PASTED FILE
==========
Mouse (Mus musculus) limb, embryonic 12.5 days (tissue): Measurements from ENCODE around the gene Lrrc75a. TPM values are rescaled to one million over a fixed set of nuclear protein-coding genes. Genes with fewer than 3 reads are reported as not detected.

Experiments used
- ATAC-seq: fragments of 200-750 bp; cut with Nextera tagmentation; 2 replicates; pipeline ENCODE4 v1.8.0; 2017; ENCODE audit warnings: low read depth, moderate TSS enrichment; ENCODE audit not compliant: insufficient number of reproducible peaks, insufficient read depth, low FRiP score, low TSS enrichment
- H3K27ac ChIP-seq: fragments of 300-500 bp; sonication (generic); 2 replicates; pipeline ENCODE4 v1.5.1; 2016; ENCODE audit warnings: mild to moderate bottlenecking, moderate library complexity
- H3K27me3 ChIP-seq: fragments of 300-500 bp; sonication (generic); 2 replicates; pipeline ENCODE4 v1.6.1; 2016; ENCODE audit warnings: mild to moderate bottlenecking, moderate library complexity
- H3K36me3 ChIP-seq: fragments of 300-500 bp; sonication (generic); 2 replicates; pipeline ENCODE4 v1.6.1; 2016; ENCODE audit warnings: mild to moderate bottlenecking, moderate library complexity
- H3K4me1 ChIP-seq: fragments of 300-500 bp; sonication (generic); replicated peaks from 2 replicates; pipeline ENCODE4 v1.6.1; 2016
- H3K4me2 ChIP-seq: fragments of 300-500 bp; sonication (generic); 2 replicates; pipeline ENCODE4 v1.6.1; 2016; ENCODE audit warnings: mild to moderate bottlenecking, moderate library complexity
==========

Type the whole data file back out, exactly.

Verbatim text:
Mouse (Mus musculus) limb, embryonic 12.5 days (tissue): Measurements from ENCODE around the gene Lrrc75a. TPM values are rescaled to one million over a fixed set of nuclear protein-coding genes. Genes with fewer than 3 reads are reported as not detected.

Experiments used
- ATAC-seq: fragments of 200-750 bp; cut with Nextera tagmentation; 2 replicates; pipeline ENCODE4 v1.8.0; 2017; ENCODE audit warnings: low read depth, moderate TSS enrichment; ENCODE audit not compliant: insufficient number of reproducible peaks, insufficient read depth, low FRiP score, low TSS enrichment
- H3K27ac ChIP-seq: fragments of 300-500 bp; sonication (generic); 2 replicates; pipeline ENCODE4 v1.5.1; 2016; ENCODE audit warnings: mild to moderate bottlenecking, moderate library complexity
- H3K27me3 ChIP-seq: fragments of 300-500 bp; sonication (generic); 2 replicates; pipeline ENCODE4 v1.6.1; 2016; ENCODE audit warnings: mild to moderate bottlenecking, moderate library complexity
- H3K36me3 ChIP-seq: fragments of 300-500 bp; sonication (generic); 2 replicates; pipeline ENCODE4 v1.6.1; 2016; ENCODE audit warnings: mild to moderate bottlenecking, moderate library complexity
- H3K4me1 ChIP-seq: fragments of 300-500 bp; sonication (generic); replicated peaks from 2 replicates; pipeline ENCODE4 v1.6.1; 2016
- H3K4me2 ChIP-seq: fragments of 300-500 bp; sonication (generic); 2 replicates; pipeline ENCODE4 v1.6.1; 2016; ENCODE audit warnings: mild to moderate bottlenecking, moderate library complexity